The ornate twin mantels in the parlor and dining room were adopted by Shell Cottage when the Seamen’s Bethel was moved to the University of South Alabama campus.

Hattie’s entertaining savior faire followed her over the threshold of the federal-style door into the entrance hall of Shell Cottage. Her company would enter to find red and purple rays cast onto the damask walls and the heart pine floors from colored glass windows that were installed around the door in the 1850s. They’d see a reflection of themselves in the gilded pier mirror against a wall that now severs what was once a hallway that connected the front and back of the house, a necessary renovation to create space for a not-detached kitchen and a screened-in porch. An etched-glass pendant light hanging from a plaster ceiling medallion would highlight the grandeur of the nearly 14-foot-tall ceilings. Hattie, as talented a decorator as she was a hostess, complemented these luxurious features with silk fabrics and oriental rugs that awed her guests.

Gardner fondly remembers the days friends and family would come over for meals around the dining room table. Easters and Thanksgivings are well chronicled in photographs. Hattie served traditional foods associated with those holidays on the marble-top buffet, and guests would take their seats around the oblong table exquisitely decorated with fresh flowers from the garden. Children were banished to a card table in the corner of the room, but they were still given a tablecloth and a bud vase for ambiance. New Year’s Day parties were potluck meals with Hattie’s venison and oysters as the star attractions. After-church lunches were less-formal occasions, but lovely nonetheless. Christmas, however, was by far the most cherished holiday at Shell Cottage.

Hattie insisted on a live Christmas tree every year. “One thing Mom loved was a real tree,” Gardner recalls, “Real, live plants were really important to her, but she wasn’t extravagant in her holiday decorating. It was just those big bulb lights and some ornaments every year. It was always very beautiful, but it was fairly simple.” Hattie’s proclivity for simple holiday decor doesn’t mean that Christmas wasn’t a theatrical production. On Christmas mornings, the Ogburn children would eagerly wait outside the parlor to open their presents. Hattie would have closed the tremendous pocket doors on Christmas Eve before bed, and the children were forbidden to open them until their parents were ready to join them Christmas morning. The solid-wood doors, unusual for this kind of house, were so heavy that it was unlikely that they could defy their parents if they tried. Hattie would open the doors to reveal a tableau of gifts and greenery, and the children would open presents in front of the dramatic marble fireplace.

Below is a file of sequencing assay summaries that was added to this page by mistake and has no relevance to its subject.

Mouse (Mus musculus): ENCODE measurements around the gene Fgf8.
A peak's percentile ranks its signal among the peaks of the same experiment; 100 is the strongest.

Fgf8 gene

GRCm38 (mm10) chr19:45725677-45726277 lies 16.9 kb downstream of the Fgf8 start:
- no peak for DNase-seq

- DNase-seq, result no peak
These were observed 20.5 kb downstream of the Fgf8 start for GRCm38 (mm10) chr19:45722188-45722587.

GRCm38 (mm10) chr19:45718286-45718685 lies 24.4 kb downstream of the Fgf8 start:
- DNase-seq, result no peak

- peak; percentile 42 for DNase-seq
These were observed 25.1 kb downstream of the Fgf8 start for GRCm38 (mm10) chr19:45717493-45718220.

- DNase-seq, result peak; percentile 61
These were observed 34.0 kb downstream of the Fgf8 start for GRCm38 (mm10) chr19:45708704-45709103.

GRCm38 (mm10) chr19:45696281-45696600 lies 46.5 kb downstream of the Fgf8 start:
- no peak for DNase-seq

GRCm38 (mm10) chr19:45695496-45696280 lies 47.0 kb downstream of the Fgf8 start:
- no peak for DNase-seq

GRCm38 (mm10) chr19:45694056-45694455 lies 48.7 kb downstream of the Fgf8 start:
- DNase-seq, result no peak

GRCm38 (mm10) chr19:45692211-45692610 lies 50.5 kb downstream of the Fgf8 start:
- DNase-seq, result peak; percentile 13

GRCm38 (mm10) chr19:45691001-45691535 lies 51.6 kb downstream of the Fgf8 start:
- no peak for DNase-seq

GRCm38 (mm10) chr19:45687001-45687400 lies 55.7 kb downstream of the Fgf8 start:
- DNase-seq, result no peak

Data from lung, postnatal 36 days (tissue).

The fireplaces in the parlor and dining room were twin additions to Shell Cottage that carry their own history. Their original home was the Seaman’s Bethel on Church Street. The chapel was constructed in 1860 for protestant sailors passing through Mobile who needed a place to tend to their spiritual well-being. The marble mantels, featuring beveled arches and intricately-sculpted fruit embellishments, matched the bethel’s Gothic Revival style. The chapel, threatened by the construction of the George C. Wallace tunnel, was deconstructed and relocated to the University of South Alabama’s campus in 1968. The cupola didn’t survive the move, but Shell Cottage rescued the ornate fireplaces.